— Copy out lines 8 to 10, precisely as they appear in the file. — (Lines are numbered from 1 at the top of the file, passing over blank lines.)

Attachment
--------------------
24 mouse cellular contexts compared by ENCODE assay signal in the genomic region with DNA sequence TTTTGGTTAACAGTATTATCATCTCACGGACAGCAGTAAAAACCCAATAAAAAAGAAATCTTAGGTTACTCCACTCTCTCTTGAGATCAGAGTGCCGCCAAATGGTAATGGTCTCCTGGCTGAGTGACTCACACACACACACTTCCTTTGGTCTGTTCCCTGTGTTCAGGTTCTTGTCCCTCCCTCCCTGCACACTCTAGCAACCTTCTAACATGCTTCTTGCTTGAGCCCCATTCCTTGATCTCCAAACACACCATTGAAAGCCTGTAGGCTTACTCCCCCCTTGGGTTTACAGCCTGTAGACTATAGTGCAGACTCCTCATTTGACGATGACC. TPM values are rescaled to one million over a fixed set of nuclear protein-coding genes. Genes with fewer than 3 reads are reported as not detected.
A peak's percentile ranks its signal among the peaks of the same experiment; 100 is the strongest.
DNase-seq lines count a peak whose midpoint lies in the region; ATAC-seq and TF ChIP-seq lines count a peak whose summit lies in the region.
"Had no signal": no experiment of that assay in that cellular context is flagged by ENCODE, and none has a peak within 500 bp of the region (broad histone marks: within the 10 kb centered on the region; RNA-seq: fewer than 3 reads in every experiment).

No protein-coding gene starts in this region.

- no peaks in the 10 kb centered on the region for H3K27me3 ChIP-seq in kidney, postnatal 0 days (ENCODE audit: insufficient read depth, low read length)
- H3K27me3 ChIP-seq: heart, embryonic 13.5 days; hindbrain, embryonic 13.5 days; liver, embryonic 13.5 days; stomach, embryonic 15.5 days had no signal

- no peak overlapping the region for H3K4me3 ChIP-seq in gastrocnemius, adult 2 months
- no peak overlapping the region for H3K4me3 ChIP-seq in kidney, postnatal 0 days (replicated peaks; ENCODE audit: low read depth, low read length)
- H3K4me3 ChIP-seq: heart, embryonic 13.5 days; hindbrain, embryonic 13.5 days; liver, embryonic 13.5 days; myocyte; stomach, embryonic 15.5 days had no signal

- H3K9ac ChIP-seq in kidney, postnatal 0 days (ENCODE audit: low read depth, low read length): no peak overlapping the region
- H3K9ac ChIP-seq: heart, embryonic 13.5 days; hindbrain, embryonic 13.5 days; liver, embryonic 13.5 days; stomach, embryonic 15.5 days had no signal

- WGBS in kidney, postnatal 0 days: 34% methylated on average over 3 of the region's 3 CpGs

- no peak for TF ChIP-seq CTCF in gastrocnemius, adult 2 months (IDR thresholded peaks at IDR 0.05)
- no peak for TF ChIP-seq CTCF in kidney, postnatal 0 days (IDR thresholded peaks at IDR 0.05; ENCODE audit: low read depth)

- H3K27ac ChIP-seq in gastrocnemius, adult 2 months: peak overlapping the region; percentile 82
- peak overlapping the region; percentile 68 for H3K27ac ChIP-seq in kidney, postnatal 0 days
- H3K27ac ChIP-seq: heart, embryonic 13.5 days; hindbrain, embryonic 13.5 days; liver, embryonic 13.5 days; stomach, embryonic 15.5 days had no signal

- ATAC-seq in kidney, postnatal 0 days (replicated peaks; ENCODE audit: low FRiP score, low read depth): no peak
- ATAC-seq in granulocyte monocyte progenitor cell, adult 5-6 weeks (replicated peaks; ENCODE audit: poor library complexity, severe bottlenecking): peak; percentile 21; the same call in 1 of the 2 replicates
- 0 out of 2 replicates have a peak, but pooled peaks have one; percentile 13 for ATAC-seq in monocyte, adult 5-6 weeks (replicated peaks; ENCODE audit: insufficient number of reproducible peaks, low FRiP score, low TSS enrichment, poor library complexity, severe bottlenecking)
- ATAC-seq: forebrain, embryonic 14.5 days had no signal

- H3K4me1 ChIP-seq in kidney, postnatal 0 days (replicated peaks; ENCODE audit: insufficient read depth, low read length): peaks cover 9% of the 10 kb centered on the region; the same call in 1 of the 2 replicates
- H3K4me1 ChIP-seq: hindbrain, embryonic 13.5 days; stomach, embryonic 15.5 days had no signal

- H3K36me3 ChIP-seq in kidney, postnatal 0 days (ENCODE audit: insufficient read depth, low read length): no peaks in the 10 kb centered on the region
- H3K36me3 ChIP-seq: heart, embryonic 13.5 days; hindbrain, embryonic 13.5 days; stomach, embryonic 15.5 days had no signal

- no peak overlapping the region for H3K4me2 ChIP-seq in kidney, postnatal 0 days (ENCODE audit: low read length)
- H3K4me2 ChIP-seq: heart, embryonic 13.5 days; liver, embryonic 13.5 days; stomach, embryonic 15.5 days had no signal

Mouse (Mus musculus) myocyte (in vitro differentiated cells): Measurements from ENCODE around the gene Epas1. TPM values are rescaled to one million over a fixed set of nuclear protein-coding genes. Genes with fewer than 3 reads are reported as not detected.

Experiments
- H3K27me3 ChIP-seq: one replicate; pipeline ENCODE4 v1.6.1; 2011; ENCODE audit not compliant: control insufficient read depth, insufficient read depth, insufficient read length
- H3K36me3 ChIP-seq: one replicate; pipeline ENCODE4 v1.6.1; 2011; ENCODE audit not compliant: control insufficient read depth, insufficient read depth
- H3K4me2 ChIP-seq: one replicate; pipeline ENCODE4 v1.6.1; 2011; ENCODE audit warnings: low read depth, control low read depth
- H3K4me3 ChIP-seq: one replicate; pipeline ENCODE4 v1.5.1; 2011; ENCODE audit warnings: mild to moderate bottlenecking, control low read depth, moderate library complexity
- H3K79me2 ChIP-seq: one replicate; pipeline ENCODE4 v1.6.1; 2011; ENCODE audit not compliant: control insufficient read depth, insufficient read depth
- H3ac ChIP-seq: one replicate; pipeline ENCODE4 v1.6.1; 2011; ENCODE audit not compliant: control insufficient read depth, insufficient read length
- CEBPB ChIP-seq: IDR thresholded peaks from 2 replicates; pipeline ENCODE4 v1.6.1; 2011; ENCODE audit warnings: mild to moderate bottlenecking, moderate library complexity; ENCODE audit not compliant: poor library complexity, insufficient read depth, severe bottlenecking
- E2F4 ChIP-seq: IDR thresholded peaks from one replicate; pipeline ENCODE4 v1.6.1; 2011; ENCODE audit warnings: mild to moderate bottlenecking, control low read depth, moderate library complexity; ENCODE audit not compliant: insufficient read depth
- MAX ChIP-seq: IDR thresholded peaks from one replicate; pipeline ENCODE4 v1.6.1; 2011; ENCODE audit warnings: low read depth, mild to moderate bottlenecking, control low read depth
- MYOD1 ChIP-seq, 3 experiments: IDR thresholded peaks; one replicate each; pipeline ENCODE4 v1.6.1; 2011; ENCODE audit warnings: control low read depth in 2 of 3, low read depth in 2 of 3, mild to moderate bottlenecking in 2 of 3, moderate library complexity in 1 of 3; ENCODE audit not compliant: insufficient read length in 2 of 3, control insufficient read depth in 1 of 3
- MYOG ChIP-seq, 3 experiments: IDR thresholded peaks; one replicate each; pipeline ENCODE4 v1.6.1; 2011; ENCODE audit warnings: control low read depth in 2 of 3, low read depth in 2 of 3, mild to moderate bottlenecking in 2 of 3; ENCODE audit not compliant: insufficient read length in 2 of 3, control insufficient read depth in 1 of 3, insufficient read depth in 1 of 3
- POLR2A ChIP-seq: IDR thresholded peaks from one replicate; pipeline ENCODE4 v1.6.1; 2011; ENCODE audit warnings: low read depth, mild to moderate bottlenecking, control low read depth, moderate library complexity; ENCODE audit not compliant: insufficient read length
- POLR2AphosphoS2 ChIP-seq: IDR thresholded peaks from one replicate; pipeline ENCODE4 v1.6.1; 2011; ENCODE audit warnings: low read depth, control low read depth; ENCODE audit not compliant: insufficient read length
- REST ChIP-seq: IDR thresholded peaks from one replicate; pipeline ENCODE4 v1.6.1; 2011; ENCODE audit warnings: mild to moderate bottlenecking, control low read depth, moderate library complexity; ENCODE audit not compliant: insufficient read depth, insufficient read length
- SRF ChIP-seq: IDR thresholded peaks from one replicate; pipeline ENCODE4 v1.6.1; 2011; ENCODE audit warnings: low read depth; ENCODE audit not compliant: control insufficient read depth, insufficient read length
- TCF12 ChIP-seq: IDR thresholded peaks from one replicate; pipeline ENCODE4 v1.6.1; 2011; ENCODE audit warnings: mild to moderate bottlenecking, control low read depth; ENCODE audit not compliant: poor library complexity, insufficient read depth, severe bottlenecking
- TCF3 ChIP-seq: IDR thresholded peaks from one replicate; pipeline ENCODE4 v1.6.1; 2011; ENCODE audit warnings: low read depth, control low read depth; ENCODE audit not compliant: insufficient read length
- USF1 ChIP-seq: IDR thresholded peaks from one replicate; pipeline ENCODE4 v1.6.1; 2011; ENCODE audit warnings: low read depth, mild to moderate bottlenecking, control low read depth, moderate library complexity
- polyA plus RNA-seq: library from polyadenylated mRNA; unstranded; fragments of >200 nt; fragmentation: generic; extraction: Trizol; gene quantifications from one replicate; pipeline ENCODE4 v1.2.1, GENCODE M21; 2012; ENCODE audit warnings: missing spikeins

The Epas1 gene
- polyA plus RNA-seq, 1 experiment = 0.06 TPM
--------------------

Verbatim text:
- no peak overlapping the region for H3K4me3 ChIP-seq in gastrocnemius, adult 2 months
- no peak overlapping the region for H3K4me3 ChIP-seq in kidney, postnatal 0 days (replicated peaks; ENCODE audit: low read depth, low read length)
- H3K4me3 ChIP-seq: heart, embryonic 13.5 days; hindbrain, embryonic 13.5 days; liver, embryonic 13.5 days; myocyte; stomach, embryonic 15.5 days had no signal